This illustrates an important point: in bonded composite restorations, you can often succeed with reduced classic retention form. But you cannot ignore it altogether. We still have to engineer the case. Alternative streams of retention i.e. sufficient area, sufficient depth, preparation form, attention to occlusal contacts, are still needed to ensure success. Adhesion works best when combined with extra-coronal and intra-coronal retention form and classic dental restorative acumen.

I call the design for Incisal Attrition a “belts and suspenders preparation”, because some GV Black thinking is still necessary. See The New Paradigm of Composite Resin

Over time, some early prep-less cases survived, more by chance rather than by intention. Overall lifespan was still short because the teeth would continue to wear, and before long the shallow increments of composite at the enamel interface would wear away, leaving an island of composite surrounded by a moat of dentin. The enamel rim, no longer bonded and supported composite,resumed disintegrating as before.

The EUREKA case

After a few years of this futility I was faced with a challenge case. It opened the door to a better technique.

A new patient, a big and muscular man, presented with a desperate situation. His small teeth showed extreme attrition. Functionally, his dentition was exposed to very high load, imposed upon his very small teeth, which were separated by diastemas throughout the mouth. It was a disastrous combination. The anterior occlusion was entirely in dentin by this time, and coronal loss was at a staggering 50% level. The teeth were melting like snowballs in July.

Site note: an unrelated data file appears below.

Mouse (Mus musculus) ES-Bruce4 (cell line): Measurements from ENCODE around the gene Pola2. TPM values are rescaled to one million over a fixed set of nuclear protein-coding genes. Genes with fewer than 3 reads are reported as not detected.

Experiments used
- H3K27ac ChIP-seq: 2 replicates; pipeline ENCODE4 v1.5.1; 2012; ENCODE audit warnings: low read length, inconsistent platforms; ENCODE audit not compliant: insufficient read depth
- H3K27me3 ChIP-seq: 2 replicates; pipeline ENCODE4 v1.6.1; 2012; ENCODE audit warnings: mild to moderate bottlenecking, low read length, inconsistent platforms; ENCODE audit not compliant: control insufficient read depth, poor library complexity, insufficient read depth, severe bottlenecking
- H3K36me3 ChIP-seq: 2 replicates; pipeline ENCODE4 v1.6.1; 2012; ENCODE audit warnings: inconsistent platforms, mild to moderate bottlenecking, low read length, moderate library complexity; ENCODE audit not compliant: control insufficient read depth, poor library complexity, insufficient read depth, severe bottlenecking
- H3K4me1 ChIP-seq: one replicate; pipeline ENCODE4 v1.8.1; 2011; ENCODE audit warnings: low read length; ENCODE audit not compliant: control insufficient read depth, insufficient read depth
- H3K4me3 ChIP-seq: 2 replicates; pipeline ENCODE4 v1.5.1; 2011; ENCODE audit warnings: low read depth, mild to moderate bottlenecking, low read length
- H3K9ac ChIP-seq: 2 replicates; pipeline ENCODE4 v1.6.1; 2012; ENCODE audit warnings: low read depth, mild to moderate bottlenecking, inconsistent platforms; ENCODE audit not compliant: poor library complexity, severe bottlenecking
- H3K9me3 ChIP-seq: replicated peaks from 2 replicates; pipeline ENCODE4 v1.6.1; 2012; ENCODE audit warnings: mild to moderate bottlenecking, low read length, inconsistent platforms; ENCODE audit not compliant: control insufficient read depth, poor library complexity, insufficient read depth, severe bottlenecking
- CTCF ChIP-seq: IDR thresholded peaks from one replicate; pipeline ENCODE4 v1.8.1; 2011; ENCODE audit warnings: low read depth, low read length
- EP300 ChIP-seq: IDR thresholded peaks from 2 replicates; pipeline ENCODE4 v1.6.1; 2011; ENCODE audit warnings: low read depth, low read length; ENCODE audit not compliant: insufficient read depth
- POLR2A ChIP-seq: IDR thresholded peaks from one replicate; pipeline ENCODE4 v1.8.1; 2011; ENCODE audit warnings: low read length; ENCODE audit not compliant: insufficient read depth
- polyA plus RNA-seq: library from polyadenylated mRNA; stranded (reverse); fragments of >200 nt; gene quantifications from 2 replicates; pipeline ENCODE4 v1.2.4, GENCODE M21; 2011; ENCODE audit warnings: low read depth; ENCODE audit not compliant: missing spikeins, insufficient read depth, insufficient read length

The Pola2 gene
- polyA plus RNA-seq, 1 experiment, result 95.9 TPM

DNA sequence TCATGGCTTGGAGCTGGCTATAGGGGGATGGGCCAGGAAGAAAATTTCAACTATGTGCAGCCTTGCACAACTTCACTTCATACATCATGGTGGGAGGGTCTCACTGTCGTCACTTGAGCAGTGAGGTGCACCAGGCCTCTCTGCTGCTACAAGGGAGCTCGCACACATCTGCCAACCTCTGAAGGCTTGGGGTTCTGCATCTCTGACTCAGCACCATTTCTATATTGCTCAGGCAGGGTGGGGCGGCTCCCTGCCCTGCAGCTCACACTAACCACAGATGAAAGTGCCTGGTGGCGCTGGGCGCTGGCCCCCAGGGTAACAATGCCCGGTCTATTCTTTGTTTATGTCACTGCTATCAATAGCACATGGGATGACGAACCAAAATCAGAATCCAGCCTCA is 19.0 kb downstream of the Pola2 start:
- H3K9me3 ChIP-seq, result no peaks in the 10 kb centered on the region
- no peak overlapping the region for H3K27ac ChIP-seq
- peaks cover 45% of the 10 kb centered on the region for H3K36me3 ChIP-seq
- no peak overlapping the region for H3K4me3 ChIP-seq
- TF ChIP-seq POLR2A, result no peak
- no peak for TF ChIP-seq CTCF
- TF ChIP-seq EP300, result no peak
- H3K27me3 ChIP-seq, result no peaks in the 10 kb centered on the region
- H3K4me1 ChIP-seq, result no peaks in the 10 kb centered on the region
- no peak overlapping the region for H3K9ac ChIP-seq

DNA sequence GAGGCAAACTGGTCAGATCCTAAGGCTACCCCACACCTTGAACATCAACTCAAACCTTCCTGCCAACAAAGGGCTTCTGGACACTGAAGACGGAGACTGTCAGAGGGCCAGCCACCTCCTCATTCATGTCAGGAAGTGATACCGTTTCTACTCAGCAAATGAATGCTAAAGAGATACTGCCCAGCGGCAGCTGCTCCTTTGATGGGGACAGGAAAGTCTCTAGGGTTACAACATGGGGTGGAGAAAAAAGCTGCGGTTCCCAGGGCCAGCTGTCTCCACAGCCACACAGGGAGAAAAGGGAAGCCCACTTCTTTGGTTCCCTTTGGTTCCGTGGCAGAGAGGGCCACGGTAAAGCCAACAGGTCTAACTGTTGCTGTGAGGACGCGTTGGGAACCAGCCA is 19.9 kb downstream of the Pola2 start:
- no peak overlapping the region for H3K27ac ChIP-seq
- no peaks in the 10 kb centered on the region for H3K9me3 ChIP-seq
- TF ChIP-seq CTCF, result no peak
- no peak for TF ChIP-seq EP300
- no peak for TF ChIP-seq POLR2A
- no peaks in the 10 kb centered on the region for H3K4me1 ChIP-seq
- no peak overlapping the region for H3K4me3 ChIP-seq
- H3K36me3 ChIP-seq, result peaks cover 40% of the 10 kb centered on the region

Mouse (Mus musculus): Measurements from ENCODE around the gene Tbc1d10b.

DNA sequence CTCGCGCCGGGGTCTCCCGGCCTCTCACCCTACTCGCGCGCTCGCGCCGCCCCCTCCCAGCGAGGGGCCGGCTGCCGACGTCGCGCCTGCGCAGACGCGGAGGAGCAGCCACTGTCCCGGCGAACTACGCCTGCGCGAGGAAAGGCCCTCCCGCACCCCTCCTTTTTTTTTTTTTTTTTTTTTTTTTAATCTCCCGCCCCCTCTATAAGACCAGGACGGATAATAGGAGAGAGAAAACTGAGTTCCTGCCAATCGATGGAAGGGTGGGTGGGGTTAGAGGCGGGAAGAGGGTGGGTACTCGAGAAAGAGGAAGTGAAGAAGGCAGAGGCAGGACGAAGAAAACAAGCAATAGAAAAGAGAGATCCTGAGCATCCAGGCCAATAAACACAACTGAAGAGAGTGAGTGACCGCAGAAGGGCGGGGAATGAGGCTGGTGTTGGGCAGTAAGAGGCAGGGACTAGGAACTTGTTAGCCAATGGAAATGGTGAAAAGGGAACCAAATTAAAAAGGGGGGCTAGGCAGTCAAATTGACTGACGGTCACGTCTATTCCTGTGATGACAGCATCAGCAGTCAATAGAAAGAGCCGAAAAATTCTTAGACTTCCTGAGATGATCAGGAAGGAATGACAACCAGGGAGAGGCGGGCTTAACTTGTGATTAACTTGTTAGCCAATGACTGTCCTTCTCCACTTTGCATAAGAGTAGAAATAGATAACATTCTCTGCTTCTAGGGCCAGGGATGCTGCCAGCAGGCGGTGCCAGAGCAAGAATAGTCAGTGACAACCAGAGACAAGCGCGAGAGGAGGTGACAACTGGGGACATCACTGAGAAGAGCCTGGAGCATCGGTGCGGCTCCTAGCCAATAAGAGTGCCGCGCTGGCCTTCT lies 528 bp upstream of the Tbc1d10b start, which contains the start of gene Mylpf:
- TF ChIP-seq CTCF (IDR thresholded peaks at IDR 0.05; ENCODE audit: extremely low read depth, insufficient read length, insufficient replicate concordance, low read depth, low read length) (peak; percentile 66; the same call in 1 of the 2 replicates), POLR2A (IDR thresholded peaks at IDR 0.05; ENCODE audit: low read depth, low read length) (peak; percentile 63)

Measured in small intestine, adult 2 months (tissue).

Obviously he was bruxing. His budget was too low to allow the use of crowns, not to mention the difficulty of realizing decent aesthetics on very small teeth. As well, his caries index was too high to make crowns advisable.

When I took x-rays, there was no sign of pulps in any of the teeth – they were all extremely calcified. Because nothing else could be done to stave off the collapse of this patient’s mouth, I took a deep breath and prepped into dentin on all the maxillary and mandibular incisors to a depth of 1.2mm- about 2/3 of the length of a 330 bur. A perimeter rim of thin enamel remained around these intracoronal preparations. I restored the teeth with Z100, the toughest new kid on the block at the time, 1996.